In 1986 a young virtuoso from Belfast entered the history books as the outright winner of the prestigious Gold Medal in the piano division of the VIII International Tchaikovsky Competition in Moscow — the first non-Russian to do so since Van Cliburn in 1958. Over the past thirty years, the magnetic Barry Douglas has retained an affectionate association with Russia, her people, and her music. Recognition of his innate lyricism, exemplary technique, and interpretative finesse, has led to sold-out performances across the world. As a recording artist Douglas has lent his intelligent reimaginings of the great piano works of the nineteenth century to labels such as Chandos, Naxos, RCA, Sony and Satirino. He is currently engaged in an epic project with Chandos Records — to record the complete works for solo piano of Brahms and Schubert.
As a passionate advocate of the value of the Arts in Ireland, and the promotion of new musical talent, Douglas is Artistic Director of both Camerata Ireland and the Clandeboye Festival. In 2002 he was awarded the Order of the British Empire (OBE) in the New Year’s Honours List for his services to music. Further recognition of Douglas’s commitment to musical excellence led to his inauguration as a Fellow of the Royal College of Music, where he is currently Prince Consort Professor of Piano. A trio of Honorary Doctorates of Music from Queen's University Belfast, the National University of Ireland, and the University of Wyoming in the US, attest to Douglas's significance within the world of Classical Music.
We catch up with Douglas at his beautiful home in Lurgan to discuss life on the road as a concert pianist, and his recent tour in St Petersburg with Valery Gergiev at the Mariinsky Theatre.
Were you always a performer?
In a way...yes! I have always organized musical events — from the age of 5. At home we would stage performances, much to the amusement of everyone around. Also, I was honoured to be greatly encouraged by the Belfast composer F. A. Haughton when I was very small...he arranged my first recital when I was 11...on the organ of all instruments! After that, it was Queen's University, Belfast, which invited me to play many recitals in my late teens in their superb Harty Room. This was hugely important for me...to be able to form my attitudes to the audience and to piano repertoire.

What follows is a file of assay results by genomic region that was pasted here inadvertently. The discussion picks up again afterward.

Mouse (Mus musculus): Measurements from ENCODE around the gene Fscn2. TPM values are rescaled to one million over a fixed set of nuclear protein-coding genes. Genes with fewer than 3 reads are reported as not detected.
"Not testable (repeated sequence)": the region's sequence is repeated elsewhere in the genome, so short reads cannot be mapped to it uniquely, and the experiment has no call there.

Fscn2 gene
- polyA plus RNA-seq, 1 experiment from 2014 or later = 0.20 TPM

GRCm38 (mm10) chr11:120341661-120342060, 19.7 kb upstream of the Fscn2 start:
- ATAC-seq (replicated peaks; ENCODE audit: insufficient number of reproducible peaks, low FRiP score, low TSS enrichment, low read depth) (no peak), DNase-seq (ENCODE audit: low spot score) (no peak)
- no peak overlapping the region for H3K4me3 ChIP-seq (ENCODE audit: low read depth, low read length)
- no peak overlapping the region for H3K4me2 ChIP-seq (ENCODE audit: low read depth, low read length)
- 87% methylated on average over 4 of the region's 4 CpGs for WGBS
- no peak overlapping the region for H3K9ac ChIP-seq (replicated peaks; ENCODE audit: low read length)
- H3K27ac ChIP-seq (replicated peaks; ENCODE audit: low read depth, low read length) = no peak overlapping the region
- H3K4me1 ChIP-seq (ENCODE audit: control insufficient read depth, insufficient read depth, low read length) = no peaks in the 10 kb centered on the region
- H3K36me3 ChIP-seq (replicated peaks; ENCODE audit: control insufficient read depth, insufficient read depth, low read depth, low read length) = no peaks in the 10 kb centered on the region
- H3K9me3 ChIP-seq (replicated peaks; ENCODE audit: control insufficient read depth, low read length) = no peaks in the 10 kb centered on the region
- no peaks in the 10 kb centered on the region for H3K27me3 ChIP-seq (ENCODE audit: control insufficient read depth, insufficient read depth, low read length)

Later, I founded festivals in Hampstead, North London when I was 18, and also in Oxford when I was Visiting Fellow in Oriel College in 1992.
What are your earliest memories of the piano, and when did you know that you were hooked on Classical Music?
I heard a student concert in my elementary school and was hooked immediately. Subsequently, I was fascinated by many instruments, not just piano. I studied clarinet, cello, organ, and timpani too. My first love was the clarinet.
How did a boy from Belfast end up performing at the Tchaikovsky International Competition, and winning the Gold Medal?
If someone had told me at the age of 16 that I would be in Moscow and win a prize, I would have been very surprised indeed! However, I was lucky to have been with very able and human piano teachers in Belfast, and later of course in London and Paris. It’s all a bit of a blurr sometimes!
A big moment for me was the result of a chance meeting of my father’s with an old friend, who told him about the arrival in Belfast of Mme Felicitas Lewinter, when I was 16 — this made a seismic change in my attitude to the piano. She had studied with Emil von Sauer (a pupil of Liszt) and she gave me a whole summer of piano lessons...she showed me the amazing world of piano and music. That got me indeed! I was determined to impress her.
As a student pianist did you place much stock in the value of scales and exercises, or did you look to the music for technical illumination?
There are two schools to my mind. One says great music can help your technique — as stated by the great virtuoso Vladimir Horowitz. Another says that you need to do exercises a lot. I am between the two. The real pitfall is if you divorce emotion from how you play the piano. They must always remain connected. That is the real shame of many young gifted pianists these days...they forget that music is an amazing language and go for fast colourless playing.
When did you get your first Steinway, and was it love at first sight?
I was in my mid-20s and have loved these pianos ever since. However, I have played amazing instruments by other companies and still enjoy the variety. I bought a wonderful Steinway concert grand last year in Vienna. I called her Dorabella — she sings to me every day!
How do you ‘get in the zone’ before a performance?
That must remain my secret. No concert tantrums or routines however — very dangerous! I could tell you stories of some!!!
What do you enjoy most about touring, and what do you like to do to break up the tedium of travelling from venue to venue?